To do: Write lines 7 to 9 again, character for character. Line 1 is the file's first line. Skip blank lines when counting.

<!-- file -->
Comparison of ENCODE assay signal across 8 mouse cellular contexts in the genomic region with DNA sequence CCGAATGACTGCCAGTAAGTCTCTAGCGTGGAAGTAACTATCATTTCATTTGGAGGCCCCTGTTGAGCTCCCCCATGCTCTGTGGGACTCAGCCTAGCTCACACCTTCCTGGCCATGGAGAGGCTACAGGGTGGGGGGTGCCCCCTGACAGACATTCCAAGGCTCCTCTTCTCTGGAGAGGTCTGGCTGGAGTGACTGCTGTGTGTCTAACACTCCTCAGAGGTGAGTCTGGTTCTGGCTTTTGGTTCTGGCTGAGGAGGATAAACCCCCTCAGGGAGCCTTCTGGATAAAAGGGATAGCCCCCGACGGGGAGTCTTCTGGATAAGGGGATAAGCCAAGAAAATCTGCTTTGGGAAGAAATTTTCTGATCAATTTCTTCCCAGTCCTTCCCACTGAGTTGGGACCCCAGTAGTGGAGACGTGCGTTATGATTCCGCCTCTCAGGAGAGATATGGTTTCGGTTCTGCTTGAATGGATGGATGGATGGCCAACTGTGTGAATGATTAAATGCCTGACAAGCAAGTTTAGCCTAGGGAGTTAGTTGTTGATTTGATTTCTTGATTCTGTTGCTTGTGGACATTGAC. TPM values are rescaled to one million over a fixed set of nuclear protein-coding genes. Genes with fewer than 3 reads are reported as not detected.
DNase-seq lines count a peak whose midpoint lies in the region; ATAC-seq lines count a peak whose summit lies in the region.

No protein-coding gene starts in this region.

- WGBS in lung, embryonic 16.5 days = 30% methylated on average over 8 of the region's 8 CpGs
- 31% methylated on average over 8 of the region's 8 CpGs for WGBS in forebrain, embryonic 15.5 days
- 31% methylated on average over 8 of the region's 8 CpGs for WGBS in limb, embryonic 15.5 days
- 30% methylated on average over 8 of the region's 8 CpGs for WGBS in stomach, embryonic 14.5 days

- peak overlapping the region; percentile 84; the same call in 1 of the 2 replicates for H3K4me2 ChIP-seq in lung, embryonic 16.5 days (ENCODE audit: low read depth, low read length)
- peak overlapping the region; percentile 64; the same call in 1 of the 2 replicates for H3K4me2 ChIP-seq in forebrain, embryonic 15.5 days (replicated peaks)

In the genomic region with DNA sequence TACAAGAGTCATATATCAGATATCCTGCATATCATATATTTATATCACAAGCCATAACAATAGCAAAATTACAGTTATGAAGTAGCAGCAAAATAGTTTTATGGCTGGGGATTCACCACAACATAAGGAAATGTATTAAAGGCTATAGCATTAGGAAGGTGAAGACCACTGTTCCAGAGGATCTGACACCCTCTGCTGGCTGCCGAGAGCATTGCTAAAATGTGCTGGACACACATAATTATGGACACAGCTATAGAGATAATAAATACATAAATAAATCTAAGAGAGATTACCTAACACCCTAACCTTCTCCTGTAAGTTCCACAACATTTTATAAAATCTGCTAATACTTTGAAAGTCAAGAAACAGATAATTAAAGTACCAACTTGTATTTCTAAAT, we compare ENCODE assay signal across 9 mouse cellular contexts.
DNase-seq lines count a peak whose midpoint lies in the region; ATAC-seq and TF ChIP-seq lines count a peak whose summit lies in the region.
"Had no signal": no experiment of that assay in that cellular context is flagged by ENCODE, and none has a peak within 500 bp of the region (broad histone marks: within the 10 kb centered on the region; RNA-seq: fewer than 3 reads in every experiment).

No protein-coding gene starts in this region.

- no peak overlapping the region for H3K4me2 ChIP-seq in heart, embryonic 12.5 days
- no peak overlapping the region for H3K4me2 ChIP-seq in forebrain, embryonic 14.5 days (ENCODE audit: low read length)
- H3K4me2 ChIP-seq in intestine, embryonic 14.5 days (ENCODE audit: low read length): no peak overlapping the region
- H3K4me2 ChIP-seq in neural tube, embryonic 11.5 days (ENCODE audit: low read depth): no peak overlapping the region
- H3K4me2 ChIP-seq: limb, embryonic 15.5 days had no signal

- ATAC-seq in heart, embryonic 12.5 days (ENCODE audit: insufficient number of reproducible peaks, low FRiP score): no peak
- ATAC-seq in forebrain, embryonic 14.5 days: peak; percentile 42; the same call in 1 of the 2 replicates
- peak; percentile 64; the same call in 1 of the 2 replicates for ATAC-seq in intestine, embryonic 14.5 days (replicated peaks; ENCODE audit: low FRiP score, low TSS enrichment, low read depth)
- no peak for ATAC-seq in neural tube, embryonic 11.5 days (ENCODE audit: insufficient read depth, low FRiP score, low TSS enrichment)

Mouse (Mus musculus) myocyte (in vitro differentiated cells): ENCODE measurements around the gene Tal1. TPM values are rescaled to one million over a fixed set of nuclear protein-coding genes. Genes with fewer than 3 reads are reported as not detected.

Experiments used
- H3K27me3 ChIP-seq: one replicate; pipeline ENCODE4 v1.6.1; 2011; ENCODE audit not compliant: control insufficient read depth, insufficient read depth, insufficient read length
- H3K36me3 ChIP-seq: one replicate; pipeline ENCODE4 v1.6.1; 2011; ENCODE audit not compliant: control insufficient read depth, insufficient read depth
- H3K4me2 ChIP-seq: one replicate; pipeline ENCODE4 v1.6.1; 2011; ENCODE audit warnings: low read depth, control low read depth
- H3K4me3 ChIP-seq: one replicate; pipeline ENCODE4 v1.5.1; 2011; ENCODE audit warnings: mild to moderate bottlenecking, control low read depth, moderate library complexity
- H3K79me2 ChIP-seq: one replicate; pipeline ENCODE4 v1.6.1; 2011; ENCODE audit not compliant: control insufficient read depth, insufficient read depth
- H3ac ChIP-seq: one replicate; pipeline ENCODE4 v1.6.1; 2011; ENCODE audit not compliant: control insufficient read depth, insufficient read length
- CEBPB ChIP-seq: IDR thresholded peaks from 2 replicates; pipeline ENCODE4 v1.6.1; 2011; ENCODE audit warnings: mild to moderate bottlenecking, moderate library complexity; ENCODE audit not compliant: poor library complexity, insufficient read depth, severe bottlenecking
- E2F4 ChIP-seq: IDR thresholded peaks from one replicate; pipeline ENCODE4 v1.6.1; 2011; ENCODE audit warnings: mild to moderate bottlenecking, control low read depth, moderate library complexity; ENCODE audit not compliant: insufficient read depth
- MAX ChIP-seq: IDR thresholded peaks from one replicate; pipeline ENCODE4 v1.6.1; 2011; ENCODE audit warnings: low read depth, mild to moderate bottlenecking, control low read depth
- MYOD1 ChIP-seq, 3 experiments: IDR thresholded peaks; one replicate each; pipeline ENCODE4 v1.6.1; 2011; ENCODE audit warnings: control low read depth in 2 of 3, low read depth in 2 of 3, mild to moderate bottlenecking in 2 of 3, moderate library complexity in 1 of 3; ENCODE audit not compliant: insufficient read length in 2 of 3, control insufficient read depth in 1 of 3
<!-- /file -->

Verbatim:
- 30% methylated on average over 8 of the region's 8 CpGs for WGBS in stomach, embryonic 14.5 days

- peak overlapping the region; percentile 84; the same call in 1 of the 2 replicates for H3K4me2 ChIP-seq in lung, embryonic 16.5 days (ENCODE audit: low read depth, low read length)
- peak overlapping the region; percentile 64; the same call in 1 of the 2 replicates for H3K4me2 ChIP-seq in forebrain, embryonic 15.5 days (replicated peaks)